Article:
The Star-Herald

ACAP receives U.S. grant to help rural women

PRESQUE ISLE, Maine — Aroostook County Action Program received a 12-month federal grant last year to help train women for non-traditional occupations in three counties in rural Maine: Aroostook, Washington and Hancock. The agency recently received word that it has been selected for a second year of that grant.

ACAP learned Sept. 25 that it is one of a few grant recipients nationwide to earn the Women in Apprenticeship and Non-Traditional Occupations (WANTO) grant from the U.S. Department of Labor.

“It is very exciting to have been selected for a second year,” said Christy Daggett, senior manager at ACAP Workforce Development. “As with all grants, there is a major learning curve the first year developing staff, creating infrastructure, and getting the word out. With a second year, we can build upon the work we have been doing, and reach even more women in our community.”

The goal of the grant is two-fold: prepare women for immediate employment or facilitate partnerships with local businesses to create apprenticeship opportunities. ACAP will match female participants’ strengths with the needs of the employer for the intended successful outcome—long-term employment for the women and a committed workforce for the employer.

Over the last two years, ACAP’s guiding principle that has focused its work agency-wide is to make sure that Aroostook County families will be economically secure.  

“A significant number of Aroostook County households with children under the age of 18 are headed by single women,” Daggett said. “We have to make sure these women have access to and are prepared for good paying jobs that come with benefits.”

Manufacturing occupations and jobs in the skilled trades make up a large part of the economy in rural Maine. Employment in these areas would offer women good pay and benefits, which will lead to economic security for more rural families, Daggett added.

The $350,000 grant will help maintain four positions that have recruited and developed access for low-income women across the three counties, but will also support funding for training and transportation.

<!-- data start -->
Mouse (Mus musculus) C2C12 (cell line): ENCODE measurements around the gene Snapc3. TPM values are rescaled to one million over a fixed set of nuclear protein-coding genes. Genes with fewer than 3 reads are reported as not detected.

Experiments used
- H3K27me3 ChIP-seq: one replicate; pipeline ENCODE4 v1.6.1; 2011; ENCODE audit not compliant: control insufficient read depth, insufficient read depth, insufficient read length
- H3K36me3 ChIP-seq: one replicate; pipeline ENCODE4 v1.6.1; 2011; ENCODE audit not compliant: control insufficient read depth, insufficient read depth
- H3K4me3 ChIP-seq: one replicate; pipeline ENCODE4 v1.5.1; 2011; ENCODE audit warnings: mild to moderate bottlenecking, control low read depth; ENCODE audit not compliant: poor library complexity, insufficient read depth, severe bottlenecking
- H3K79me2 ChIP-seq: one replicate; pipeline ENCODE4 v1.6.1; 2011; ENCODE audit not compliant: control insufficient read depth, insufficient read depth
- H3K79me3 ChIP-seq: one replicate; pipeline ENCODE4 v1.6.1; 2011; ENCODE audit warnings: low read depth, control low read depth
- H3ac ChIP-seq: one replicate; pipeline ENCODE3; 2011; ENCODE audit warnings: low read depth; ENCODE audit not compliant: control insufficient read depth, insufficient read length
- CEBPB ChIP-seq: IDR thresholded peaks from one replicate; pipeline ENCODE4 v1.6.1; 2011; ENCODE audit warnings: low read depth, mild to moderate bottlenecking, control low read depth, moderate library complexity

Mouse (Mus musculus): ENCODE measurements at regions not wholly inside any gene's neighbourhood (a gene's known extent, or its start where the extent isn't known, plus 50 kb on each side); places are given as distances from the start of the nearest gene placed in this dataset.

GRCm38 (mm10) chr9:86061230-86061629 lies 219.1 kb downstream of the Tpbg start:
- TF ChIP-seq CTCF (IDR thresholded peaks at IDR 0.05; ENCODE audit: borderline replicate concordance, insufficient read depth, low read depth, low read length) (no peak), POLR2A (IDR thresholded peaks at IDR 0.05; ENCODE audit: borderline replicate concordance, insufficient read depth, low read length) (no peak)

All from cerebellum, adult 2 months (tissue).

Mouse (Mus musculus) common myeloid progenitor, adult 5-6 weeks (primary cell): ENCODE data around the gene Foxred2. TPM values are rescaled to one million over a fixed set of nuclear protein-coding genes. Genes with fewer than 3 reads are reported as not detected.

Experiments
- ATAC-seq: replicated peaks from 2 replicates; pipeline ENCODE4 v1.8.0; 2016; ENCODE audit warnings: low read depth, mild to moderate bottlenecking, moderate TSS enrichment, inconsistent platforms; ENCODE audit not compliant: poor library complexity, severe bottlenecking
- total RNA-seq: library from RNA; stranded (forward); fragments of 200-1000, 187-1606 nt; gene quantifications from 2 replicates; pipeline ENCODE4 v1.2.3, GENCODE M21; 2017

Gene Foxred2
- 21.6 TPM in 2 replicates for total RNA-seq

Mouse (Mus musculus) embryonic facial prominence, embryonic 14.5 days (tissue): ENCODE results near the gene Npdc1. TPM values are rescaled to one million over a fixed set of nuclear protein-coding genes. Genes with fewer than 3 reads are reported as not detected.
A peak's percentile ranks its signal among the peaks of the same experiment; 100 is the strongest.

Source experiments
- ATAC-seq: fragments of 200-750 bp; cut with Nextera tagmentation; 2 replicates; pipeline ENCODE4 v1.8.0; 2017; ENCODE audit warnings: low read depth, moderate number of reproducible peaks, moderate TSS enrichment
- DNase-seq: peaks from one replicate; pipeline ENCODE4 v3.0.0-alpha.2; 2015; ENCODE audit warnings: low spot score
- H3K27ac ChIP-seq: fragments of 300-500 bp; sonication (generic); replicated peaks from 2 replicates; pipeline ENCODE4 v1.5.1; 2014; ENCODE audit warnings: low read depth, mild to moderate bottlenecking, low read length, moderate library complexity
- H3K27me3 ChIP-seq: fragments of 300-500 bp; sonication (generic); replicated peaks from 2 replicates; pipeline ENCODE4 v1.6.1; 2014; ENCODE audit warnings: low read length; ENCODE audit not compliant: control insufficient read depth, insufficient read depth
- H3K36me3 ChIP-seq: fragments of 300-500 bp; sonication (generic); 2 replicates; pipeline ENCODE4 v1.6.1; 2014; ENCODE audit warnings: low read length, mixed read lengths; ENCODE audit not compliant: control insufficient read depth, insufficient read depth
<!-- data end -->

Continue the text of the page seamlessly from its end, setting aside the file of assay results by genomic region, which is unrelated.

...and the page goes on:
“We learned through our first year that transportation is a major barrier for women who would like to access the training we provide,” said Daggett. “So we requested additional funds to support this need.”

Daggett added the new grant has money to support training for women who are just above income eligibility guidelines for federal support, which is $24,480 annually for a family of one. This represents a number of residents in the targeted regions.

Year two of the grant will also see a change in the pre-apprenticeship training. During the first year, the focus was mainly on work readiness. While this will remain important, ACAP will redesign the trainings into two academies focused on manufacturing and healthcare.

Once the women in the Maine program are placed in employment or apprenticeships, ACAP will assist with retention services. All women will have a career counselor and mentor who will follow up on their progress through the first year.

“Helping women move in to non-traditional, high wage careers is an important strategy in addressing the gender wage gap,” said Eliza Townsend, Executive Director of the Maine Women’s Policy Center in Augusta. “We applaud Aroostook County Community Action for their innovative approach, and we are excited about the opportunity for women to improve their economic security through this program.”

For further information, contact Erin Benson at ACAP’s Presque Isle office, 554-4165 or ebenson@acap-me.org.

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